Edward Harris still celebrates the day he arrived in New York from London with only $28 in his pocket: Feb. 8, 1954. A dual citizen of the United States and Britain, he feels fortunate to have slowed his globetrotting days here in Tucson.
Harris was born in 1934, just outside London. The middle of three brothers, he was raised in an Orthodox family that regularly attended the Westcliff shul. He sang in the choir from age 6 and played on the Jewish soccer team. After the World War II London bombings destroyed his father’s tailor shop, the family relocated to the Oxford countryside for safety.
He immigrated to New York at the age of 19, tracing relatives who sponsored him to stay on in the United States. Shortly after his arrival, he was drafted into the U.S. Army as a baker and served tours in Germany and France. While stationed in Bordeaux, he attended Rosh Hashanah services at a synagogue in Paris, where he met a man who would become a lifelong friend, the late Charlie Casper. In 1989, he and Casper took their wives to revisit all the places they’d been stationed.
After the war, Harris started work as a travel agent with Thomas Cook, a British global travel firm. He relocated to Los Angeles in 1959. There, he met his late wife, Paula, an executive secretary. They were married at Temple Beth Am, where Harris sang in the choir. The couple traveled often together — America, Europe, Israel — but their favorite pastime was cruising. They sailed regularly on the Queen Mary 2 to England; other destinations included Alaska, Australia, and countries in South America and the Caribbean.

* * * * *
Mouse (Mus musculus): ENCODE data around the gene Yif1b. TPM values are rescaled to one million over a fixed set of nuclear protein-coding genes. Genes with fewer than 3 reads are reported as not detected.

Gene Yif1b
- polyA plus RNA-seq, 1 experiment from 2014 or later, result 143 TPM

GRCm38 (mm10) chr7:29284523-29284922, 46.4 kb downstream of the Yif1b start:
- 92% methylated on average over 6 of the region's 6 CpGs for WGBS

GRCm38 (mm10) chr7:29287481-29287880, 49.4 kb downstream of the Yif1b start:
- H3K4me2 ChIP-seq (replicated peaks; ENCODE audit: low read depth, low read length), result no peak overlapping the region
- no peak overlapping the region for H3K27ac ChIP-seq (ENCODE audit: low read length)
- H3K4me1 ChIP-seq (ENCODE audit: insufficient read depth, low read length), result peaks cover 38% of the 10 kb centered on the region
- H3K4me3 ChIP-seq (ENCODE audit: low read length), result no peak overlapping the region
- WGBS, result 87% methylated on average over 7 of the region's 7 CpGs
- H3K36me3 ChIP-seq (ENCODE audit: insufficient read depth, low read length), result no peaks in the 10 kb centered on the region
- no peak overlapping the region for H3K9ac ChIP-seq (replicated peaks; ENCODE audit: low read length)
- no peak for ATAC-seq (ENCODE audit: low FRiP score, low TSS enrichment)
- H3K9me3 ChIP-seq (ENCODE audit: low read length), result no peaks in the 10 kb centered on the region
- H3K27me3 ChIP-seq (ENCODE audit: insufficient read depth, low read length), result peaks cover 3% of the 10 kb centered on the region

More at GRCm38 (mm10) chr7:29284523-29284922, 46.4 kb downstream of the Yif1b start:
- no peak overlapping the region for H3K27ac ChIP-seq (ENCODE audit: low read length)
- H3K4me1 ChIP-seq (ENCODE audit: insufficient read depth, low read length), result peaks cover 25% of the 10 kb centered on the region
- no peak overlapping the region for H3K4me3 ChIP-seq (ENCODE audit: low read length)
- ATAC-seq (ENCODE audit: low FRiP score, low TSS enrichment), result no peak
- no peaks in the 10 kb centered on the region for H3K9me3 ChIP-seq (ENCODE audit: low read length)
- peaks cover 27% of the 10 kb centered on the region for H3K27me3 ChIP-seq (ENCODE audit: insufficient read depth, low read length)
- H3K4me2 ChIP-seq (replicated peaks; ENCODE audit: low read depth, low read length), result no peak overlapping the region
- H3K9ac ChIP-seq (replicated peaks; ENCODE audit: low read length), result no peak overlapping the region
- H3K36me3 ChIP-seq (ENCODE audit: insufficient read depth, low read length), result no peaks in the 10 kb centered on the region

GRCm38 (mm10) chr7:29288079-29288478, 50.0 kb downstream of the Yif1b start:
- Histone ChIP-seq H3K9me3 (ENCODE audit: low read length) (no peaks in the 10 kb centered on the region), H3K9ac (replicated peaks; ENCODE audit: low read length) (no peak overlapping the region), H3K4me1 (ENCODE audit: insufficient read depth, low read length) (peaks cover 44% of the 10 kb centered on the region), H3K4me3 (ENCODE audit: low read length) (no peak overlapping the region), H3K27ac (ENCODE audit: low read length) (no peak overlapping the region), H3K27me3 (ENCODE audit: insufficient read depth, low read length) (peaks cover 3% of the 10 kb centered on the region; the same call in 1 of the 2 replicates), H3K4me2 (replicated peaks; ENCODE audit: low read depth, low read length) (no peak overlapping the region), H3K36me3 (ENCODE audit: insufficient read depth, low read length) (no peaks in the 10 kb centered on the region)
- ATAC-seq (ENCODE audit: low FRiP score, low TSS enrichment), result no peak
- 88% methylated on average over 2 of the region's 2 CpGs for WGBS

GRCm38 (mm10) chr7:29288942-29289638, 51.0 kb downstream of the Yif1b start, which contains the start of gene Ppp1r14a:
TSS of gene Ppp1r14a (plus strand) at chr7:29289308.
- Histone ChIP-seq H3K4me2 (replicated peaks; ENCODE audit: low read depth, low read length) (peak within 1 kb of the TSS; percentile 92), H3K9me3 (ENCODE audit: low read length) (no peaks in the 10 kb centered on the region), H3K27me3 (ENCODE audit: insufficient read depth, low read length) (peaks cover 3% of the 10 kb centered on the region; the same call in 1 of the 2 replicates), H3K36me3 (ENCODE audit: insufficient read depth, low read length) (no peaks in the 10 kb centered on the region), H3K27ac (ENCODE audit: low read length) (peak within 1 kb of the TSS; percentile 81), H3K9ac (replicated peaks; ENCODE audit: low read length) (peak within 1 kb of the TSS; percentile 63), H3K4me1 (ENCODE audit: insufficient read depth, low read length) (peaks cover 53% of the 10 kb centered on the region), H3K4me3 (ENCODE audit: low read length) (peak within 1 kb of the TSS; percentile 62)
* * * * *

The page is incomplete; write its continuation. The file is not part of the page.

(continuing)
The Harrises settled in Arizona in 1995, moving to Sun Lakes, an active retirement community southeast of Phoenix. There, Harris founded his own airport shuttle service, “Your English Chauffer,” which was extremely successful. “I never turned anyone down,” Harris recalls. “I worked 24/7 driving my Lincoln Town Car all around.” He sold the business when he moved to Tucson in 2013.
“My opinion of Tucson is that it’s one of the nicest places to live in America,” he says. “Wherever you go, people are friendly! It’s a combination of factors: the climate, the scenery and having so many interesting places to go.” Initially surprised at how active the Jewish community was in Tucson, he can be regularly found attending Chabad in Oro Valley. “I think the world of Ephraim,” he says of Chabad’s Rabbi Zimmerman. Although he still wishes there were more opportunities to sing in choirs here, he’s satisfied with how expansive and inclusive the Jewish community is.
Harris can be spotted wearing his signature suspenders and bowties around town. He spends his mornings day trading on the stock market, a hobby he’s continued for many years. He volunteers at polling stations for elections and drives as a volunteer for Interfaith Community Services. He regularly participates in Oro Valley Toastmasters. His must-sees in Tucson are Tohono Chul Park, the Chantilly Tea Room and the Arizona-Sonora Desert Museum.
He and his cat, Shadow, love Tucson and Harris has no plans to slow down, although he claims his travel days are over. While he readily admits that “it’s not easy keeping up with technology,” Harris sneakily checks his iPhone 5 for stock movements and even has the Starbucks app. “I’ve done great with Starbucks stock,” he says. “I bought in at $19 a share.”
A share now goes for $96.
Sarah Chen is a freelance writer living in northwest Tucson with her husband, son and daughter.